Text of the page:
An effort to find a way Louisiana could expand the ranks of Medicaid — by proposing private companies sell the insurance — ran into a roadblock Monday in the Republican-dominated state Senate Finance Committee.
The panel voted 7-3 to defer action on the measure, which attempted to move Louisiana toward what is called the “Arkansas model,” which would allow access to private insurance for those who would be included in the Medicaid expansion.
Medicaid is the health insurance program for the poor that is paid for by federal and state governments. The federal Patient Protection and Affordable Care Act, called Obamacare, would expand Medicaid to include people who previously made too much money to qualify, but not enough to afford adequate health coverage.
Medicaid expansion is optional to states. Gov. Bobby Jindal has rejected the expansion, saying it is too costly, and the GOP delegation, which has a legislative majority, also opposes it.
Senate Bill 125 sponsored by state Sens. Karen Peterson, D-New Orleans, and Ben Nevers, D-Bogalusa, had narrowly cleared the Senate’s health committee. The legislation required fiscal review in the Senate Finance committee.
“The vote taken (was) not based upon the facts, but based upon what’s best for the politics,” Nevers said after learning about the vote during a speech at the Press Club of Baton Rouge. He urged supporters to rally behind House Bill 233, a similar measure scheduled to be debated in the House of Representatives Tuesday.
On Monday, proponents said that the Medicaid expansion plan before the Senate committee included provisions to sunset in 2017 after the federal government stopped paying 100 percent. Supporters, like Nevers and Peterson, argued it would be foolish for Louisiana with its 290,000 uninsured and poor health rankings to turn down the federal dollars to improve residents’ access to health care.
Nevers said the state would save $300 million savings over three years based on a Legislative Fiscal Office analysis.
The expansion would provide coverage beginning in 2014 of residents with incomes up to 138 percent of the federal poverty level, which is about $15,856 for an individual and $32,199 for a family of four.
“It’s really difficult to answer how you turn down 100 percent of anything that will help meet the needs of the citizens,” Peterson said.
Never and Peterson said the infusion of federal cash would boost the state’s economy as well prevent taxes on business.
Top state health agency officials testified against the legislation in Senate committee, saying the Arkansas plan has problems and could end up costing Louisiana move than an expansion of traditional Medicaid.
“It’s not a silver bullet,” state Department of Health and Hospitals Secretary Kathy Kliebert said.
Kliebert said the straight Medicaid expansion would be too costly at a high-end $1.6 billion over 10 years. “We simply do not feel we have had sufficient guidance from CMS,” she said, referring to the Centers for Medicare and Medicaid Services.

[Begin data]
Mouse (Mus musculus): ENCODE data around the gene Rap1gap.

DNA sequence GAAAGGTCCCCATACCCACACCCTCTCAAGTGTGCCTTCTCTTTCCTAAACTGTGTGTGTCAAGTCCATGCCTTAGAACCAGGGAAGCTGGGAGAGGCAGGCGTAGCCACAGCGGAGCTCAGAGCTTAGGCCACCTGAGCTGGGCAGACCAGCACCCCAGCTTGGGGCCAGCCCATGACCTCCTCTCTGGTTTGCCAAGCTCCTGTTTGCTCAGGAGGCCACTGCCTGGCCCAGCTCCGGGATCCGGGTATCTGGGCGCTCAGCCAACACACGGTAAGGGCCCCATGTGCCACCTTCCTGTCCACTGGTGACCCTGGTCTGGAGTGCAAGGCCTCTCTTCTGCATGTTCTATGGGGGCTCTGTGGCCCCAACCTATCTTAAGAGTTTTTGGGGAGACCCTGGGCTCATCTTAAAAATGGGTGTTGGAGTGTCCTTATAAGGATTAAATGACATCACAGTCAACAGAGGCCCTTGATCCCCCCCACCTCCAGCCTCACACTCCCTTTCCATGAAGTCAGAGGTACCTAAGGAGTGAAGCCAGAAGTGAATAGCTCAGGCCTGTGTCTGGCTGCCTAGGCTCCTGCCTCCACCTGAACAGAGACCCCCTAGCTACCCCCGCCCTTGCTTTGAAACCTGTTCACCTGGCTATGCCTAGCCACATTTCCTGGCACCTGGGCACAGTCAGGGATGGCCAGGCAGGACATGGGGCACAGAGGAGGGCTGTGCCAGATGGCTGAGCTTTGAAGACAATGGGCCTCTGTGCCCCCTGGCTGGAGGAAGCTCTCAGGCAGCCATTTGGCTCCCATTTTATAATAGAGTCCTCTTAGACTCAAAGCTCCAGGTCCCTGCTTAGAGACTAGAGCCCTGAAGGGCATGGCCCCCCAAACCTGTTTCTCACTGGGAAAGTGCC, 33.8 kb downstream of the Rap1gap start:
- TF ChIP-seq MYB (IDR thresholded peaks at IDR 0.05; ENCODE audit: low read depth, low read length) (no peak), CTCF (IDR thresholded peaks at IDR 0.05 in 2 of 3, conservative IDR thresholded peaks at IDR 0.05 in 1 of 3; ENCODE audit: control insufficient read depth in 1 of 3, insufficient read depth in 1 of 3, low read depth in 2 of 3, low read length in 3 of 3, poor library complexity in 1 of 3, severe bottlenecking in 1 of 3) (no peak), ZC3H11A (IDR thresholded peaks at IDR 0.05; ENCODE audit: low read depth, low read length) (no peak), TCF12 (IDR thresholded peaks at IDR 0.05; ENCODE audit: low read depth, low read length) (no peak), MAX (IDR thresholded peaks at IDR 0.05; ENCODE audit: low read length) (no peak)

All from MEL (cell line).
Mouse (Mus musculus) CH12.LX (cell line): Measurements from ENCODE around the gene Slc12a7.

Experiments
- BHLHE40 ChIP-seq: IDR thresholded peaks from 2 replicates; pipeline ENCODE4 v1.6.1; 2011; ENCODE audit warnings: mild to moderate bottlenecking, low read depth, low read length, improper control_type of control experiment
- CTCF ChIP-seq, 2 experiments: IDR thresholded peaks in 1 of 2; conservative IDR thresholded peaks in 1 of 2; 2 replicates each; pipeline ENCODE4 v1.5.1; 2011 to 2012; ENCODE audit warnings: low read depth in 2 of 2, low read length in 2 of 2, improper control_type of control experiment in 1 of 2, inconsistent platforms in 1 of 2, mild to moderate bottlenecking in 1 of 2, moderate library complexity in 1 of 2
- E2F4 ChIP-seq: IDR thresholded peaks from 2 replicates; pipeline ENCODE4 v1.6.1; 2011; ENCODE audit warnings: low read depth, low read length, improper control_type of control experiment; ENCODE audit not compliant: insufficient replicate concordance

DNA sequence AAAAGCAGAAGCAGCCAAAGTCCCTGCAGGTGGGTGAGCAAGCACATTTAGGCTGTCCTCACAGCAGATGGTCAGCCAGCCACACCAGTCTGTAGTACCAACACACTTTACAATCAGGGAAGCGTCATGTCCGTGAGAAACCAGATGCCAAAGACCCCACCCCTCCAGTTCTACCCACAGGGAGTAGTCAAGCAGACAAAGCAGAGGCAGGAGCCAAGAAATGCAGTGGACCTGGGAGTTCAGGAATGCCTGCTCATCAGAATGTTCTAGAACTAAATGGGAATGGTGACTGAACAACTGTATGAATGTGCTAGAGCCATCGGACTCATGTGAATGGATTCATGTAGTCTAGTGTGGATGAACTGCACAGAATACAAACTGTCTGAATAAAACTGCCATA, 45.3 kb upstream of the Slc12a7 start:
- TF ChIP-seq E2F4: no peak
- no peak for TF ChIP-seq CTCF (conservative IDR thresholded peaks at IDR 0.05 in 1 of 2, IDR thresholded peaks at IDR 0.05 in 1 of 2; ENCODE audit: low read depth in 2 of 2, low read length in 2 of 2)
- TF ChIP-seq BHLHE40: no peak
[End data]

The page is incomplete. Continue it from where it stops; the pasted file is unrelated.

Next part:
Kliebert said all but 6 percent of Louisiana’s uninsured residents would get coverage through the health insurance exchanges that will become available through the federal legislation.
The public-private partnerships with LSU hospitals will provide the “safety net” of care for those without insurance coverage at much less financial risk to the state, Kliebert said.
State Sen. Fred Mills, R-St. Martinville, said the state is $108 million short of the funding required to complete those private hospital agreements.
Kliebert said the Division of Administration was preparing information on a commitment being made and long-term financial requirements.
Sandra McDade, of Shreveport, with the Eagle Forum, testified against the legislation — complaining that her Medicare costs were increasing because of the Medicaid expansion.
State Sen. Ronnie Johns, R-Sulphur, said the projections of people with health insurance moving over to the Medicaid plan concern him. He said the movement could end up increasing insurance costs for those who remain in private plans.
Support for the measure came from two former state health secretaries — Dr. Fred Cerise and David Hood — who served under Democrat and Republican governors, respectively.
Hood said the Medicaid expansion was a much better bargain than the state accepted when it undertook the Louisiana Children’s Health Insurance Program which has been a great success.
Others proponents included the AARP, the Louisiana Conference of Catholic Bishops, the League of Women Voters, the Louisiana Hospital Association, the Louisiana Developmental Disabilities Council, the Louisiana Budget Project and advocates for various health care interest.